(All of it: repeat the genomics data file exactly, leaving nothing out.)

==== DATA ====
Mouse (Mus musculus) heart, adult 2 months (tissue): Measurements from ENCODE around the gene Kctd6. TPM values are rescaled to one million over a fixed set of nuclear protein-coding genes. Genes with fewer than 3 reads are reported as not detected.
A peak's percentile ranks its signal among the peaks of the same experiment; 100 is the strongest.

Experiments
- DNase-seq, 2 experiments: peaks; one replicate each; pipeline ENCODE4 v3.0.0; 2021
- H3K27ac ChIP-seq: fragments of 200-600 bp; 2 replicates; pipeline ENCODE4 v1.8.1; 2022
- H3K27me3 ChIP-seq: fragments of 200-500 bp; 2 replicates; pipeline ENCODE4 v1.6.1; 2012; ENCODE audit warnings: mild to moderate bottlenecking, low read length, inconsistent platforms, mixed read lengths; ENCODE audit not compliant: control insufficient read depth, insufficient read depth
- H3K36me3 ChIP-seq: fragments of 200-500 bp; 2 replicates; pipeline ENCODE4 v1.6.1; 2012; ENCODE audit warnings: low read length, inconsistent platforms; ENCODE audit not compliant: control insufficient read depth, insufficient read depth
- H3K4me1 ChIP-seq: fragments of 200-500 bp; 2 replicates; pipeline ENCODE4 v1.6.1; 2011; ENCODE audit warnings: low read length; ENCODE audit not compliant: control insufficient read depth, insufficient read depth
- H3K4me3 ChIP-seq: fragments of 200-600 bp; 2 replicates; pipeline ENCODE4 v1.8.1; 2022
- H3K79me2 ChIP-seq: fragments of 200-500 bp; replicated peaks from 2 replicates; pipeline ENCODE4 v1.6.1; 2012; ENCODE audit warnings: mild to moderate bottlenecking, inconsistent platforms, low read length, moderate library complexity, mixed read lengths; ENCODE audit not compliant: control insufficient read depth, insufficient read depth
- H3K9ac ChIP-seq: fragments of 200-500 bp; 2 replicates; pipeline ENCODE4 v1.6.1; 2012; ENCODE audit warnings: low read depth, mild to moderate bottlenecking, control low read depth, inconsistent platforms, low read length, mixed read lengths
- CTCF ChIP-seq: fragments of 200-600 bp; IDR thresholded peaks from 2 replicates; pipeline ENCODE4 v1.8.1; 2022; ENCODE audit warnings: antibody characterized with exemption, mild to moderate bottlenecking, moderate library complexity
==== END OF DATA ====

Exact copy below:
Mouse (Mus musculus) heart, adult 2 months (tissue): Measurements from ENCODE around the gene Kctd6. TPM values are rescaled to one million over a fixed set of nuclear protein-coding genes. Genes with fewer than 3 reads are reported as not detected.
A peak's percentile ranks its signal among the peaks of the same experiment; 100 is the strongest.

Experiments
- DNase-seq, 2 experiments: peaks; one replicate each; pipeline ENCODE4 v3.0.0; 2021
- H3K27ac ChIP-seq: fragments of 200-600 bp; 2 replicates; pipeline ENCODE4 v1.8.1; 2022
- H3K27me3 ChIP-seq: fragments of 200-500 bp; 2 replicates; pipeline ENCODE4 v1.6.1; 2012; ENCODE audit warnings: mild to moderate bottlenecking, low read length, inconsistent platforms, mixed read lengths; ENCODE audit not compliant: control insufficient read depth, insufficient read depth
- H3K36me3 ChIP-seq: fragments of 200-500 bp; 2 replicates; pipeline ENCODE4 v1.6.1; 2012; ENCODE audit warnings: low read length, inconsistent platforms; ENCODE audit not compliant: control insufficient read depth, insufficient read depth
- H3K4me1 ChIP-seq: fragments of 200-500 bp; 2 replicates; pipeline ENCODE4 v1.6.1; 2011; ENCODE audit warnings: low read length; ENCODE audit not compliant: control insufficient read depth, insufficient read depth
- H3K4me3 ChIP-seq: fragments of 200-600 bp; 2 replicates; pipeline ENCODE4 v1.8.1; 2022
- H3K79me2 ChIP-seq: fragments of 200-500 bp; replicated peaks from 2 replicates; pipeline ENCODE4 v1.6.1; 2012; ENCODE audit warnings: mild to moderate bottlenecking, inconsistent platforms, low read length, moderate library complexity, mixed read lengths; ENCODE audit not compliant: control insufficient read depth, insufficient read depth
- H3K9ac ChIP-seq: fragments of 200-500 bp; 2 replicates; pipeline ENCODE4 v1.6.1; 2012; ENCODE audit warnings: low read depth, mild to moderate bottlenecking, control low read depth, inconsistent platforms, low read length, mixed read lengths
- CTCF ChIP-seq: fragments of 200-600 bp; IDR thresholded peaks from 2 replicates; pipeline ENCODE4 v1.8.1; 2022; ENCODE audit warnings: antibody characterized with exemption, mild to moderate bottlenecking, moderate library complexity